Morning Must-Read: Peter Orszag: The Battle Over Douglas Elmendorf
Noted for Your Morning Procrastination for December 10, 2014

Morning Must-Read: Alfred Kazin (1989): The New Republic: A Personal View

(Via Corey Robin:) Alfred Kazin (1989): THE NEW REPUBLIC: A PERSONAL VIEW: I am just a vear older than THE NEW REPUBLIC and have been writing for it, on and off, since I was a 19-year-old City College senior in 1934. I was literary editor in 1942 and 1943 and a contributing editor for some years after that.

Before I ever dreamed of writing for it I knew something of its political history—-its founding at the height of the Progressive Era and its supposed link with Woodrow Wilson (the last intellectual to occupy the White House) through the "Promise of American Litfe" agenda of its first editors, Herbert Croly, Walter Lippmann, Philip Littell. and Walter Weyl. Later I learned of the bitter disillusionment with the Versailles Treatv that turned it "isolationist" in the '20s.

I came to see for myself its "left-leaning" during the Depression and its sudden support of World War II, not unconnected with the promptings of Willard Straight's widow Dorothv Whitney, who had funded the paper from the beginning and was now married to the English educational reformer Leonard Elmhirst. I had a long meeting with the Elmhirsts when I was a reporter in England in 1945.

From my reading of the paper and the books of Croly, Lippmann, Van Wyck Brooks, Jobn Dewey, Randolph Bourne, and others of the "progressive generation," I was all loo familiar with the many causes, arguments, doctrines, lashions, exclusions, and petty fanaticisms of American liberal democracy that had tramped through TNR from 1914 on. I knew even better and valued tar more highly the literary side of the paper, which had championed supposedly "difficult" American moderns (like Robert Frost!) from the beginning. Under Edmund Wilson's sporadic tenure and Malcolm Cowley's longer stay, TNR had been crucial to the encouragement and protection of supposedly "unreadable" and "unacceptable" American talents.

Wilson's epoch-making introduction to Stein, Proust, Joyce, and Yeats in Axel's Castle (1932) was first serialized right in tbe middle of the paper, not in "the back of the book." The same central place in the paper was later given to selections from Wilson's To the Finlaud Station (1940); earlier his remarkable reporting in The American Jitters: A Year of the Slump (1932) had also been featured in the most notable place. What Wilson believed in those days (TNR had good reason to assume) was what all thoughtful Americans, united by progressive ideals, now turning eagerly left, would sooner or later want to think....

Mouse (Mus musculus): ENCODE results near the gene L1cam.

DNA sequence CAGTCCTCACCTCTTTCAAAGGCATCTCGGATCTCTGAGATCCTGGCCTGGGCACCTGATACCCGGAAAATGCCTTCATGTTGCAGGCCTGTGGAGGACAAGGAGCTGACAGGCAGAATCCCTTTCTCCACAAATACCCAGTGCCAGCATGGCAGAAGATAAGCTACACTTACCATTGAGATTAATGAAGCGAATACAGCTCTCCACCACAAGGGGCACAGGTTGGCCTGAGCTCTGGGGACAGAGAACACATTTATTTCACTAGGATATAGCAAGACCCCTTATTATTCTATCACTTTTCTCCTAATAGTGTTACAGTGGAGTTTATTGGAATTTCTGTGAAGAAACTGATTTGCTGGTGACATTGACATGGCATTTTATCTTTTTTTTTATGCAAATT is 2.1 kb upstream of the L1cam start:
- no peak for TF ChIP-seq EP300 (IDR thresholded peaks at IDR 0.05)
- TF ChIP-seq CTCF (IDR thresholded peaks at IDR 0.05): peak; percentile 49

[...]

As things go now, I cannot imagine ever appearing outside the literary section.... What I read in the front of the book is informative, saucy, in tone terribly sure of itself. It gives me no general enlightenment on the moral and intellectual crisis underlying the crisis of the week, above all no inspiration. There is no discernible social ideal behind all the clever counter-punching. Washington is more beautiful and imposing than it has ever been, is a wonderful town to look at—-if you overlook Anacostia and Shaw.... The many clever people in and out of government are not “intellectuals” in the old sense--thinkers with a sense of prophecy--but “experts,” no-nonsense minds that can chill me....

I wish I conld think of TNR as moving beyond post-leftist crowing—-beyond a certain parvenu smugness, an excessive familiarity with the inside track and the inside dope, and, above all, beyond that devouring interest in other journalists that confines so many commentaries out of Washington to triviality. I wish I could think of TNR as moving beyond the bristling, snappv, reactive common-sense of the disenchanted liberal. There are worlds within worlds, even in Washington, that are [not] apparent... to the wearilv clever, easily exasperated, heirs and guardians of the liberal democracy that is the one tradition we seem to have left.

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